Perhaps because more and more of my own work seems to deal with characters who are estranged from their surroundings, who, to whatever degree of consciousness, retreat into themselves, or otherwise into a secure, controlled location, I’ve found myself increasingly drawn to their opposite: stories in which characters are not only intimately related to and rooted in their natural landscape, but in which there are even characters which physically (and psychologically) represent facets of that landscape. That is, I’ve found myself increasingly (re-)drawn to folktales and myths, and contemporary iterations of same.
|(Art by Bissette & Totleben)|
For instance, there’s a stretch of the country road behind my house which runs parallel to a brook; a narrow, babbling V in the hillside; a kind of natural gutter. Towards the upper end of this stretch is a tree, which, shrouded with vines and creepers as it is, often reminds me of the comics character, Swamp Thing; his organic, sinuous, imposing design.
For most of its length, though, that small valley is a common target for fly-tippers and, as a result, is rarely as easy on the eyes as, to hear it murmur, you’d think it might be, when you near the barb-wire and peer over the edge.
So, sometimes I find myself imagining how it would be if the Swamp Thing really did rise up from the boggy earth around the top of that brook, and, in his role as the ‘Guardian of the Green’, begin to seek vengeance. This occupies me happily for a moment or two. I picture a vandal getting the fright of their life; a big green hand slapping them silly.
But the Swamp Thing, removed from the context of those comic books, never does rise up and take umbrage, and part of me – the younger part, still wishful and naive – is always just a little disappointed.
Part of the purpose of such comic books (indeed, of much fiction), of course, is to act as a bridge between dream (or nightmare) and reality, between hope (or fear) and realisation; implicit in that purpose is the acknowledgement that such realisation seldom occurs in our actual lives, certainly rarely in ways we can predict or control. These stories exist, like most human creations, to fulfil a sheltering, escapist need – in this case, to explain the unexplained, or to make something that’s already known that much easier to stomach, or to balance out and combat some elemental wrong. Or even, sometimes, to personify accident and chance, to give a malicious agency to hapless mistakes. And thereby to provide a kind of comfort, or at least a cushioning of the blow.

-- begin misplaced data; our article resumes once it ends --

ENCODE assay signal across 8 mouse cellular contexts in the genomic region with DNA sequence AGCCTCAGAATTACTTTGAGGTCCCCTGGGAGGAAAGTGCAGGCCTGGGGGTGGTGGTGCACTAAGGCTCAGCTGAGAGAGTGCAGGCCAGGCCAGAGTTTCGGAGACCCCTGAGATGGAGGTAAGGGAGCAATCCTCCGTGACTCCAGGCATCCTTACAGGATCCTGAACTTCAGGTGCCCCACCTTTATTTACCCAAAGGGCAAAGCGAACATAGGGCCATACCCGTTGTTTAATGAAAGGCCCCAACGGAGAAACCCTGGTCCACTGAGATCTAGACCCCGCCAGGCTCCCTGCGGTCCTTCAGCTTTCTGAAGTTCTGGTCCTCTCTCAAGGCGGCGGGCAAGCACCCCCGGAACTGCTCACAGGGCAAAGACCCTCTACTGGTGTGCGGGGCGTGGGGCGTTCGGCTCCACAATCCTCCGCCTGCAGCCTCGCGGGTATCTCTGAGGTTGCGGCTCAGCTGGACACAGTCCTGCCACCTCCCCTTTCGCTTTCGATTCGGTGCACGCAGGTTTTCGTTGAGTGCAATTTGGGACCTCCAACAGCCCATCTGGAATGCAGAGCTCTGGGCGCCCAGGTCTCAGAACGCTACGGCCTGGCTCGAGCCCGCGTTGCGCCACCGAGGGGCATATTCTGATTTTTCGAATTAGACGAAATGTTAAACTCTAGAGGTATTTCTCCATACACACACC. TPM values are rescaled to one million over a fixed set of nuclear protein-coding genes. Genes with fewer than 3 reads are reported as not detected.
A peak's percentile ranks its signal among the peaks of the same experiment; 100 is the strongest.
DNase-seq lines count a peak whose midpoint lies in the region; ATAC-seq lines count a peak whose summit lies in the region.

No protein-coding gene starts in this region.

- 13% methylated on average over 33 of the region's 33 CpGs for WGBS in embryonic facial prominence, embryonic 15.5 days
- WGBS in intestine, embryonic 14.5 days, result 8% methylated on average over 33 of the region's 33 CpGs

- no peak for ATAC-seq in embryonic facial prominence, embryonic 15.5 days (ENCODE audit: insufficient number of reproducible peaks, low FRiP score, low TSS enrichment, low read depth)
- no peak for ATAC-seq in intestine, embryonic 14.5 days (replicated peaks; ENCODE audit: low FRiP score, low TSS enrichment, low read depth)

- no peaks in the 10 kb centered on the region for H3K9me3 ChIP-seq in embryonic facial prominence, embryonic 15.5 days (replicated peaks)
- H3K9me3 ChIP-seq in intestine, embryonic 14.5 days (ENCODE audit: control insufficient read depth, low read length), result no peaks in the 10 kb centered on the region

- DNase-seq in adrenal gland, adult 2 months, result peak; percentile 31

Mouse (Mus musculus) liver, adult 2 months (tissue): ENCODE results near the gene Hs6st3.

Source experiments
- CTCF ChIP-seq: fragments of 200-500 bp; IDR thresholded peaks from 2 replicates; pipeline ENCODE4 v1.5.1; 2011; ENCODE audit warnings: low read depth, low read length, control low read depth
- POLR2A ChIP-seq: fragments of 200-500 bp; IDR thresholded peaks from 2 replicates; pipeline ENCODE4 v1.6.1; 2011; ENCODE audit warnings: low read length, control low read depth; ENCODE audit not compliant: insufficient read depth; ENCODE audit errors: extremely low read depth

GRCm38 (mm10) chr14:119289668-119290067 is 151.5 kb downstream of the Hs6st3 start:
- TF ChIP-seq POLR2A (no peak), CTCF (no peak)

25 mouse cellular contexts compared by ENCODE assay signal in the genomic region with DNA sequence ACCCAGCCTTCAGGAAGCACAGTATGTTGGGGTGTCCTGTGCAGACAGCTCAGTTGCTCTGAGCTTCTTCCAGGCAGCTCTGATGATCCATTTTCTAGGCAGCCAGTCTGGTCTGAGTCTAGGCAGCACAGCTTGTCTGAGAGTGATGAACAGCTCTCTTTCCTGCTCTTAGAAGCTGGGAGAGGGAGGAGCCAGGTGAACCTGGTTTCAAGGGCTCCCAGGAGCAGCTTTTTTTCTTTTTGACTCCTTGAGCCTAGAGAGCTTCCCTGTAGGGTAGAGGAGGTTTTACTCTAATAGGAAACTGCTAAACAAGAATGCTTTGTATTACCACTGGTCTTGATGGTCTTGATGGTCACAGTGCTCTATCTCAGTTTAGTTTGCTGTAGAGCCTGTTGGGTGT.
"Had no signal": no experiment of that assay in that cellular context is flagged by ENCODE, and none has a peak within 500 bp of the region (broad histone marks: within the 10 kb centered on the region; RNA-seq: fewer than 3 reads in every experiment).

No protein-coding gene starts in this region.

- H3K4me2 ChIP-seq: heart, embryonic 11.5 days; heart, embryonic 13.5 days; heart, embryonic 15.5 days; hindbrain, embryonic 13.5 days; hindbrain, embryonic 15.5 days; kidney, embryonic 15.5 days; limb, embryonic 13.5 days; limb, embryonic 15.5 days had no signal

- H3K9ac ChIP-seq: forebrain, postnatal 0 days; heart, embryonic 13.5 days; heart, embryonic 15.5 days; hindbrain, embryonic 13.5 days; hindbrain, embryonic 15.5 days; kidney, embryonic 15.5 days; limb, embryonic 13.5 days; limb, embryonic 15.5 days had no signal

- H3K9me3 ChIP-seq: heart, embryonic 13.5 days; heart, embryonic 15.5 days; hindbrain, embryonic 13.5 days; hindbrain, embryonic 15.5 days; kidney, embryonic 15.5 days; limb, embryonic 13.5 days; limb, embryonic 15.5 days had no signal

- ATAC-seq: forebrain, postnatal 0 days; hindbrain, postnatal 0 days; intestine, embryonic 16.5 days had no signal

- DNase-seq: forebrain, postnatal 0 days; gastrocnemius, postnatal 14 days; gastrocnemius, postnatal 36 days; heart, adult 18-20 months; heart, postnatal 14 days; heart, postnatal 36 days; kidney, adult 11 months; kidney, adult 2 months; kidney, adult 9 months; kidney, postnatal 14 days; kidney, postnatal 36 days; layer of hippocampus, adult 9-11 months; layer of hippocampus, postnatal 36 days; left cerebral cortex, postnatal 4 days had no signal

In the latter category, in a way, and following on from Swamp Thing, I’m thinking of Sara Maitland’s brilliant short story, ‘Moss Witch’.
Likewise, in keeping with the idea of avatars representing aspects of the natural world, there are numerous examples to be found in the back catalogue of Studio Ghibli, from My Neighbour Totoro to Spirited Away to Princess Mononoke.
In Benjamin Myers’ latest novel, Beastings (Bluemoose Books), however, what we are given is not so much the fantasy itself (vengeful, beautiful, hopeful or otherwise), but the characters – flesh and blood, physical, fragile, mortal – who both harbour and hinder those fantasies. People who are tied to/constrained by their environment, but whose psychological links with it – with the superstitions and myths that might in other times have bound them to it in a different way – are, with increasing rapidity, coming apart.
It is not a story designed for comfort, but for confrontation.
By this, I don’t mean to suggest that it’s written in abrasive, in your face fashion. Rather, that it shies away neither from the harshness of the environment, nor the consequences of actions, nor from an acknowledgement of the fluctuating and often shaky nature of dreams – an acknowledgment, that is, of the very gaps, the gulfs, that many folktales seek either to cover or to give demonic form.
What complicates this, however, and makes the narrative more than simply a very good, if extremely severe, slice of historical realism – and almost, at some sections, a kind of body horror piece transplanted to 19th Century Cumbria – is that there are characters, almost at every step, who could be mistaken for such spirits; who, in another story, might well have a more fantastical, magic-realist dimension.
There is, for example, a hermit who, in his seeming benevolence and loquacity – not to mention his outlandish appearance – might in other hands veer into Tom Bombadil territory.
And there is a priest, who, for his talk and intentions, could be an agent of supernatural evil.
And there is the young woman that the priest is chasing – fleeing across the fells and pikes and moorland with a baby that isn’t hers. A mute young woman, who becomes more intimate with the landscape than anybody else – who depends upon that landscape and what it can provide for her very survival, and who therefore comes to echo that landscape at the times in which it is most barren or, occasionally, most ripe.